Victoria’s FFM smoke detectors hamstrung

Concern that the box ticking bureaucracy of Forest Fire Management Victoria (FFMV) hampered bushfire response has been questioned in State Parliament.

It follows after it was revealed the Gippsland fire spotting towers were left without crews for a week at the end of September amid an early onset of hot weather and high fire danger conditions.

During this period, the region experienced several dangerous bushfires including those at Briagolong, Walhalla, and Loch Sport.

Shadow Parliamentary Secretary for Public Land Use and The Nationals Member for Eastern Victoria, Melina Bath took the Allan Labor Government to task over its failure to staff fire towers.

“Apparent inconsistencies in policy have emerged, whereby experienced staff are being denied access to the towers until they complete first aid training in some areas and not in others.

“During periods of high fire danger, when regional fuel loads are dangerously high, it is unacceptable that red tape actually puts locals at great risk.”

Playing a vital role in early detection, Victoria has 70 fire towers operated under State Government control and approximately 18 servicing Gippsland.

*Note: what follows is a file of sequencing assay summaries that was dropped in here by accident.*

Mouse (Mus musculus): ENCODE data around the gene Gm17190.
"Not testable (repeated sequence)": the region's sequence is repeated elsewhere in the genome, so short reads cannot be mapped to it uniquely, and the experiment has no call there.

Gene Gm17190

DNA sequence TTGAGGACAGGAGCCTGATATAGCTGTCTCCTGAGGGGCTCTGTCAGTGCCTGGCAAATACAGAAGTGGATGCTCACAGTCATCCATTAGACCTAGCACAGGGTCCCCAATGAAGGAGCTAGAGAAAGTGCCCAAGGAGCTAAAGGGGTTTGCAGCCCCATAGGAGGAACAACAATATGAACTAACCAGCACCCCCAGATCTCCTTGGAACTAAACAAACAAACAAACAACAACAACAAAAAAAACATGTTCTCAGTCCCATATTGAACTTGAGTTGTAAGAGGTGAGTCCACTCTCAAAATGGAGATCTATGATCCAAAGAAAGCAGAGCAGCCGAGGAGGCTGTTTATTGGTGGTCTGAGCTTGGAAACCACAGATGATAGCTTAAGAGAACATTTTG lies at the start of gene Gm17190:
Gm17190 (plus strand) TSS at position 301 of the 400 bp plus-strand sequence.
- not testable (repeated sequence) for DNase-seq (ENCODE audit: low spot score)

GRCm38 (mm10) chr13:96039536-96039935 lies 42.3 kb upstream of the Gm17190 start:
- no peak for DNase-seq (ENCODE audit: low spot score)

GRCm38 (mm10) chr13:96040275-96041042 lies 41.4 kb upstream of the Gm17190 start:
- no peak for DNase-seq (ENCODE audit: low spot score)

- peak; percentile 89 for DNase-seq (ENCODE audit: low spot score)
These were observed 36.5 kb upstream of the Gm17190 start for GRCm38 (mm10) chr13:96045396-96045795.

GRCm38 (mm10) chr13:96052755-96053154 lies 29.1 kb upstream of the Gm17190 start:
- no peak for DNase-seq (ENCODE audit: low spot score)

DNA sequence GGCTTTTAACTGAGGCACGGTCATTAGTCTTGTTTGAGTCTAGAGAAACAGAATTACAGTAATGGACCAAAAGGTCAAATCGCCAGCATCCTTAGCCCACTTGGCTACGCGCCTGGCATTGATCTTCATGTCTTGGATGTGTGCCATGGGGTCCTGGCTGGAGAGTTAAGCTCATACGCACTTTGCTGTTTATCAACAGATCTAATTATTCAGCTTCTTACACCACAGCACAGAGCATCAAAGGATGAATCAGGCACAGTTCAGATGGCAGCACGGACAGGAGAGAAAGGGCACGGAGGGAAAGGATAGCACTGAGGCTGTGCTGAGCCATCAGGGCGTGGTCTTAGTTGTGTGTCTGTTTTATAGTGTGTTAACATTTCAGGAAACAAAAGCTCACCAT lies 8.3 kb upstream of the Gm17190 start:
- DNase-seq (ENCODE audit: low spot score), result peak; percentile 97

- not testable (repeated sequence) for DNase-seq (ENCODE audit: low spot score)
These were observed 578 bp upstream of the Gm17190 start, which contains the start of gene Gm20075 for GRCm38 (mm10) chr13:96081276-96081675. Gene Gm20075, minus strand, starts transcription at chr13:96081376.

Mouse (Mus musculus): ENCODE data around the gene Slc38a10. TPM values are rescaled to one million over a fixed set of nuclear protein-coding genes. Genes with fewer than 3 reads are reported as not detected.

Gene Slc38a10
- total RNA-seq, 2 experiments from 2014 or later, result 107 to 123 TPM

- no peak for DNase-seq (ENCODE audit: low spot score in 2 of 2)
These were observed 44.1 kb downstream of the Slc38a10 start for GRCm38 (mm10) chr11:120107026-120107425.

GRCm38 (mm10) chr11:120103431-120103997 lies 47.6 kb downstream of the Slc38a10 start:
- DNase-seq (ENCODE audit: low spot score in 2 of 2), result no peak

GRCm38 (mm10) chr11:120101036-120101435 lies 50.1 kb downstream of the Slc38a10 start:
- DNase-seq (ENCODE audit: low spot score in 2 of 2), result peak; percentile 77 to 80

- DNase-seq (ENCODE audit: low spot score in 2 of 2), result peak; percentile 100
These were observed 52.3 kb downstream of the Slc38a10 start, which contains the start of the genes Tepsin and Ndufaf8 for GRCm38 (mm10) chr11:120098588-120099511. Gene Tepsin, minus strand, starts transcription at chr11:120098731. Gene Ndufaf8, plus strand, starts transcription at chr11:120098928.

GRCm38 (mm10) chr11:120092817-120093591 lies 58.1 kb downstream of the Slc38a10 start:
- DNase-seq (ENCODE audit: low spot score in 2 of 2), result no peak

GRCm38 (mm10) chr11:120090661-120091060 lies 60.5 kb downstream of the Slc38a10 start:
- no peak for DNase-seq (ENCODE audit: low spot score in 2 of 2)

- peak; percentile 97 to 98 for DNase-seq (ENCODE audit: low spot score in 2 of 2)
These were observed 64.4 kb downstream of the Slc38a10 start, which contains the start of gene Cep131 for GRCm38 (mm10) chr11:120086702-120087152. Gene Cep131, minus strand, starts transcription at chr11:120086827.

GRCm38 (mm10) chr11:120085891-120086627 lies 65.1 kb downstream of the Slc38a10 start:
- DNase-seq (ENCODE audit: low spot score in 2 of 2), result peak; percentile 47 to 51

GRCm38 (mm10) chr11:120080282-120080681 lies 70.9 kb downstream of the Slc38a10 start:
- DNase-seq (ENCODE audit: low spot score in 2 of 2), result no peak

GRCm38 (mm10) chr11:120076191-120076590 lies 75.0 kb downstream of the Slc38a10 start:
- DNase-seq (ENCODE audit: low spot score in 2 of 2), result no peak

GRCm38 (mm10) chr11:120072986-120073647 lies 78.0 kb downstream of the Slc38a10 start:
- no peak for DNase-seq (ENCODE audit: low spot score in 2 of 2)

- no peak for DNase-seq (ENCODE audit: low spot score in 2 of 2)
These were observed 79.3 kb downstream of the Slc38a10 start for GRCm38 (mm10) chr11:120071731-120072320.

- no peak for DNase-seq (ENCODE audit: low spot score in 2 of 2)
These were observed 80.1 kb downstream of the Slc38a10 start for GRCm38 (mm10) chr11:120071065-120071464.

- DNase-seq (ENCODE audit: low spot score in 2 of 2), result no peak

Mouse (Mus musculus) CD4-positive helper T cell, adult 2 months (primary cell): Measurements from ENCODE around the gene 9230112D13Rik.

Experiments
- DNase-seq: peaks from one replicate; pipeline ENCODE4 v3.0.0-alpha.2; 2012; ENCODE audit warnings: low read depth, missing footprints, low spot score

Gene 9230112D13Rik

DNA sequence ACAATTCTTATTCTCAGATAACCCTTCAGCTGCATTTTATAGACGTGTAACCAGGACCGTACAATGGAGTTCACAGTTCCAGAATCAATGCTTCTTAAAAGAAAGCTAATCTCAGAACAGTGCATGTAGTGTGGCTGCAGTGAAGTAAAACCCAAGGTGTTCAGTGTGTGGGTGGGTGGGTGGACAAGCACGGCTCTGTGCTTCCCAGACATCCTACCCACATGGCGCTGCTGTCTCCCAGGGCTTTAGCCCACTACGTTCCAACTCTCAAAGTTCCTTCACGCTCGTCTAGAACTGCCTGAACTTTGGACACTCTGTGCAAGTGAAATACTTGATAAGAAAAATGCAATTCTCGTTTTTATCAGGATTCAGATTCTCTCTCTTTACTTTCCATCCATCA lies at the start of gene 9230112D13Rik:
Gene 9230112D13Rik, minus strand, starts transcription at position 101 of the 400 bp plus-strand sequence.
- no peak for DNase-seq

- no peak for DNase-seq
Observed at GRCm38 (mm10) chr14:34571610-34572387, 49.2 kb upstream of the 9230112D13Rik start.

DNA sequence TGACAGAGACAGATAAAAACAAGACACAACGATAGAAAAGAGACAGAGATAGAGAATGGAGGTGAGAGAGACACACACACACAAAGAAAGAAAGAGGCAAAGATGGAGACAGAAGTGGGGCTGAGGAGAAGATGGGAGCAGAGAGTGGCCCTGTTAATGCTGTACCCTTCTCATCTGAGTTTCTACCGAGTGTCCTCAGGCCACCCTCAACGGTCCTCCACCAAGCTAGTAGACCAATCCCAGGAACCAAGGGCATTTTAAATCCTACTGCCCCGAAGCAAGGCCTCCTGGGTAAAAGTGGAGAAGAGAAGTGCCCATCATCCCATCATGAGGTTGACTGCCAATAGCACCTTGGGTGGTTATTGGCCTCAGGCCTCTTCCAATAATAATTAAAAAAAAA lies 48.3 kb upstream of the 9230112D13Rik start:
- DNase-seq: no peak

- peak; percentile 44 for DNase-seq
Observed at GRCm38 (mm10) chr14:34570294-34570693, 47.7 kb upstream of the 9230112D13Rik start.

Ms Bath said fire lookout observers act as Victoria’s smoke detectors and locals are justifiably concerned at Labor’s lack of bushfire readiness.

“Managing the fire risk in Gippsland must be prioritised by this Labor Government – the lives of regional Victorians and protection of our natural environment should not be neglected.

“Fire towers on public land remain a necessary early warning system for bushfire response in the Gippsland region.

“During the Briagolong bushfire, the towers were left uncrewed even though environmental triggers, including hot temperatures and high winds pointed to the need to staff them.

“The Briagolong blaze took many days to control and tragically claimed one home and burnt out 5000 hectares.

“It is essential smoke lookout towers are properly resourced during the fire season.

“I have called on the Minister for Environment to ensure towers remain properly staffed for the long fire season ahead.”